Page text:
When the news came out that three people had been poisoned at a senior care facility in San Mateo in August after ingesting a cleaning solution, the question remained — how could an employee mistake an industrial-grade cleaner with juice?
In a lawsuit filed Thursday on behalf of the family of Trudy Maxwell, a 93-year-old woman who died two days after drinking Ultra Klene, a strong-smelling sodium hydroxide solution that lawyers in the suit say is stronger than Drano, the plaintiffs outline allegations of “stunning and inexcusable neglect and abuse” over a period of time that culminated in her death on Aug. 29.
For plaintiffs in lawsuits to prevail, it helps to show a pattern of ongoing wrongdoing. In the case against Atria Senior Living, the corporation that oversaw Maxwell’s care, the attorneys for her family point to another poisoning death in the company’s Walnut Creek facility.
Atria care home resident Constantine Canoun died nine days after drinking a caustic solution on Aug. 23, the claim alleges. How could two separate locations have the same issue? The plaintiffs allege that Atria should have used Canoun’s death as a red flag warning.
“Atria defendants were aware of the situation at Atria Park Walnut Creek,” reads the complaint. “Atria defendants did nothing to make its other [facilities] aware of what happened at Atria Park Walnut Creek and did nothing to ensure proper training or staffing would be implemented to ensure such an event would not happen again in the future.”
Ultra Klene is the color of fruit punch or cranberry juice — a deep pinkish red — and both residents were suffering from dementia, according to court documents. In Maxwell’s case, Atria claims that an employee mistakenly served residents the chemicals instead of juice, though the suit alleges that employees told first responders that Maxwell had located the cleaner on her own and drank it, something her lawyers say was “impossible” due to her declining health.
Atria later said that an employee had made a mistake by serving the cleaner to Maxwell.
In Walnut Creek, the suit alleges that Canoun, a man with dementia who was a resident in the memory care unit, drank an unknown liquid that had been left in the kitchen. The suit alleges in that instance, employees blamed his bad reaction to eating “spicy chips.”
Atria responded to the poisonings in an email.
“Our ongoing internal investigation determined that on August 27 an Atria Park of San Mateo staff member filled a pitcher with liquid dishwashing detergent that has a nearly identical consistency and color to cranberry juice, with the intention of dispensing the liquid into a commercial dishwashing machine. This was a violation of our policies and procedures. Another staff member picked it up, mistaking it for juice, and served it to three residents. The incidents at our San Mateo and Walnut Creek communities are isolated and unrelated.”
The suit pulls no punches in describing what happened to Maxwell “immediately” after drinking the Ultra Klene. Her family’s lawyers allege that she instantly “distressed” but that employees waited 30 minutes to call 911. Photos of Maxwell in the hospital after ingesting the alkaline solution show dark blistering and burns in and around her mouth. The suit claims she had blistering in her mouth, throat and esophagus and that the cleaning agent had “melted the lining of her digestive tract.”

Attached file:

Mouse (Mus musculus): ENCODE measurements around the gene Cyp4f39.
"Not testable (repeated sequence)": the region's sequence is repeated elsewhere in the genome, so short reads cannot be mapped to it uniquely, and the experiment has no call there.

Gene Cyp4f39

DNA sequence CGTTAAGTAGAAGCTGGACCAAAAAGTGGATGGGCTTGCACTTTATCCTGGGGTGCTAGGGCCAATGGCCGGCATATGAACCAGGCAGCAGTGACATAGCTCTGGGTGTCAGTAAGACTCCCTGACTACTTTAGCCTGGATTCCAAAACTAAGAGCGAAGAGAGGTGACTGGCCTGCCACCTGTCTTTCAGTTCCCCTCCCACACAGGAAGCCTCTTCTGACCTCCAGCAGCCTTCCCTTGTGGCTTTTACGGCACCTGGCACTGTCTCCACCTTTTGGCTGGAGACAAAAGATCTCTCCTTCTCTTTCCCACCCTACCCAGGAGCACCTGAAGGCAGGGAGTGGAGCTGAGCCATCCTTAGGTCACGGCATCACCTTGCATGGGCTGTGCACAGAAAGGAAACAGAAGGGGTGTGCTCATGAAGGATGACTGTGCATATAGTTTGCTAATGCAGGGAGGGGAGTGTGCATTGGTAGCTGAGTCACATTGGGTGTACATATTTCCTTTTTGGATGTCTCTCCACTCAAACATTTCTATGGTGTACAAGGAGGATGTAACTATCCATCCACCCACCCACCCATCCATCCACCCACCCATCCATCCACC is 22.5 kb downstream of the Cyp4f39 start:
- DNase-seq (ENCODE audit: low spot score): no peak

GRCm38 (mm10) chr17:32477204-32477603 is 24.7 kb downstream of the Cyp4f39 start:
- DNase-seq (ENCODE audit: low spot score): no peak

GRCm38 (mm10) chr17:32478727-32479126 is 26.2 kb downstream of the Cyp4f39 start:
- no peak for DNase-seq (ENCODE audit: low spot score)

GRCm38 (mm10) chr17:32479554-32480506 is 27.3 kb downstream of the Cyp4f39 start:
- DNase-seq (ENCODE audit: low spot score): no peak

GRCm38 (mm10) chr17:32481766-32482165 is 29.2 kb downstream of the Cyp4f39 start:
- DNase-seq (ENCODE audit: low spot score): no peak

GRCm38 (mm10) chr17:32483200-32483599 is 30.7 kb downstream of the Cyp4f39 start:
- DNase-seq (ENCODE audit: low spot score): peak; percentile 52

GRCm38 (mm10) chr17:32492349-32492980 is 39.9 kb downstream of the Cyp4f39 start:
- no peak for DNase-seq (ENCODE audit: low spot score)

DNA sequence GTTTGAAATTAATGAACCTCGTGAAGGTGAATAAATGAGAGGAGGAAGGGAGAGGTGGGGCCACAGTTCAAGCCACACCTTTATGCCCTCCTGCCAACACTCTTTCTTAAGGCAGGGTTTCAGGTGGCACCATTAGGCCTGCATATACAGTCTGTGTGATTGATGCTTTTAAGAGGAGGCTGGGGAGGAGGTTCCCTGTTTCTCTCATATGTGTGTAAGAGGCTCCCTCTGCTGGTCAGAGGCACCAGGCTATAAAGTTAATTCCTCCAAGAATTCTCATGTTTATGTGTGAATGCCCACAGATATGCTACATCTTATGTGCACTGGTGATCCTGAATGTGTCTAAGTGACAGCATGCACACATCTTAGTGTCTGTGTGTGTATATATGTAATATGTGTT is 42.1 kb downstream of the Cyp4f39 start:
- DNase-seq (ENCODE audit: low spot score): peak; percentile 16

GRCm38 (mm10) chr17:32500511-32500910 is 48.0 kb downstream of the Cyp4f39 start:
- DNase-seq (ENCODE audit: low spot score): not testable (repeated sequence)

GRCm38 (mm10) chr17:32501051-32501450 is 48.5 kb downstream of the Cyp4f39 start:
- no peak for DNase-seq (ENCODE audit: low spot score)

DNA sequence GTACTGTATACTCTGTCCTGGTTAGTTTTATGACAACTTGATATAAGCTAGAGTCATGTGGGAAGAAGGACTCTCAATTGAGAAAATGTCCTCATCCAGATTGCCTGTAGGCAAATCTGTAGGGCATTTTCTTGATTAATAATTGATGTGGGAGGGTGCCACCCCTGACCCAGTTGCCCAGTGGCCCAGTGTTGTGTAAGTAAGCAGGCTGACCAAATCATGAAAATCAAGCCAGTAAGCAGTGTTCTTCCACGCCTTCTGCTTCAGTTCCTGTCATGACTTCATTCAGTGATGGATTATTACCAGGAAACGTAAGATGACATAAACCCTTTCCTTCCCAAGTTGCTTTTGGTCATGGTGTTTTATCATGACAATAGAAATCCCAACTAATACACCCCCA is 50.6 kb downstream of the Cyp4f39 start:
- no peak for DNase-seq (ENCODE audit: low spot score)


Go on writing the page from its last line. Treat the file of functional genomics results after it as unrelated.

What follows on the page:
Canoun’s injuries were the same, with alleged burns and lesions to his throat, esophagus and larynx.
Before the poisoning, the plaintiffs allege that Maxwell had suffered an untreated broken hip. When family members asked that her teeth be brushed, they allege Atria raised Maxwell’s monthly rate from $5,995 to $7,195 for the extra service.
Ultimately, Maxwell’s attorney Niall McCarthy alleges that neglect at the facility came down to the nature of a for-profit care home: Atria wants to return shareholder value to investors. The Kentucky-based company had 21 outlets in the U.S. and Canada in 2021.
According to Zippia, an online job board and company tracker, Atria Senior Living made “peak” revenue in 2021, with $778 million. It was also ranked number one for family member/decision-maker overall satisfaction with assisted living and memory care providers by J.D. Power in a 2021 study undertaken by the independent consumer research firm.
McCarthy says that understaffing is a serious problem. An elder abuse attorney of 30 years in San Mateo County, McCarthy said he’s seen repeated, egregious cases of elder abuse in San Mateo County specifically, mostly stemming from understaffing and facilities’ inability to properly train staff.
Plaintiffs allege that Atria was cited 12 times over five years for health and safety violations, four of which they say were “type A,” meaning they exhibited an immediate risk to health, safety, or personal rights.
“Their primary job is to keep seniors safe,” reads the claim. “Atria defendants did just the opposite.”
The suit names Atria Management Company LLC, Ventas AOC Operating Holdings LLC, Atria Senior Living Inc., WG Hillsdale SH LP, and Jennifer Duenas, who was the administrator for the facility.
All are being sued for violating the state’s Elder and Dependent Adult Civil Protection Act, negligence and wrongful death.
“Our residents will always be our top priority,” said Atria in an email. “We devote significant resources to ensure our staff are thoroughly trained and able to meet our residents’ needs at all times. We take this incident very seriously. We’re continuing to work with authorities and the Department of Social Services to fully review and assess the incident. Our hearts remain with the residents affected, their families, and loved ones.”